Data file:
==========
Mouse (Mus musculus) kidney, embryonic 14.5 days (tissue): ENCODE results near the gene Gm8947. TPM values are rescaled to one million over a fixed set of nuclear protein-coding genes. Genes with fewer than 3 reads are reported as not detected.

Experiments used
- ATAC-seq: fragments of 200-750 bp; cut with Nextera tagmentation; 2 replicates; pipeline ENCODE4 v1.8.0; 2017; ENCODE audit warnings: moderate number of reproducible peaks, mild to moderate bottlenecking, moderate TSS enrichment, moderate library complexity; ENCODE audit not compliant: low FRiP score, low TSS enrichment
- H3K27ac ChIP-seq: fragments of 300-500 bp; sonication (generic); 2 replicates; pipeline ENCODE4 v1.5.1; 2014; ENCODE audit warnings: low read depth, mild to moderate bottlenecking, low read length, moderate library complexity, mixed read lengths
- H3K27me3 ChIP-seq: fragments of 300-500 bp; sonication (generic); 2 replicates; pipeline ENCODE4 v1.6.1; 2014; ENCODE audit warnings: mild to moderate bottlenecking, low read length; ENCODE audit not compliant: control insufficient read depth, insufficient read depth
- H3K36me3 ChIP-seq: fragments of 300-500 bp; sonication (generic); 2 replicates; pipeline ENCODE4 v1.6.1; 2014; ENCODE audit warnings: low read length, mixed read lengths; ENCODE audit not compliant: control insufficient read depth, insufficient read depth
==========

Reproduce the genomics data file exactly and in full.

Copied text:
Mouse (Mus musculus) kidney, embryonic 14.5 days (tissue): ENCODE results near the gene Gm8947. TPM values are rescaled to one million over a fixed set of nuclear protein-coding genes. Genes with fewer than 3 reads are reported as not detected.

Experiments used
- ATAC-seq: fragments of 200-750 bp; cut with Nextera tagmentation; 2 replicates; pipeline ENCODE4 v1.8.0; 2017; ENCODE audit warnings: moderate number of reproducible peaks, mild to moderate bottlenecking, moderate TSS enrichment, moderate library complexity; ENCODE audit not compliant: low FRiP score, low TSS enrichment
- H3K27ac ChIP-seq: fragments of 300-500 bp; sonication (generic); 2 replicates; pipeline ENCODE4 v1.5.1; 2014; ENCODE audit warnings: low read depth, mild to moderate bottlenecking, low read length, moderate library complexity, mixed read lengths
- H3K27me3 ChIP-seq: fragments of 300-500 bp; sonication (generic); 2 replicates; pipeline ENCODE4 v1.6.1; 2014; ENCODE audit warnings: mild to moderate bottlenecking, low read length; ENCODE audit not compliant: control insufficient read depth, insufficient read depth
- H3K36me3 ChIP-seq: fragments of 300-500 bp; sonication (generic); 2 replicates; pipeline ENCODE4 v1.6.1; 2014; ENCODE audit warnings: low read length, mixed read lengths; ENCODE audit not compliant: control insufficient read depth, insufficient read depth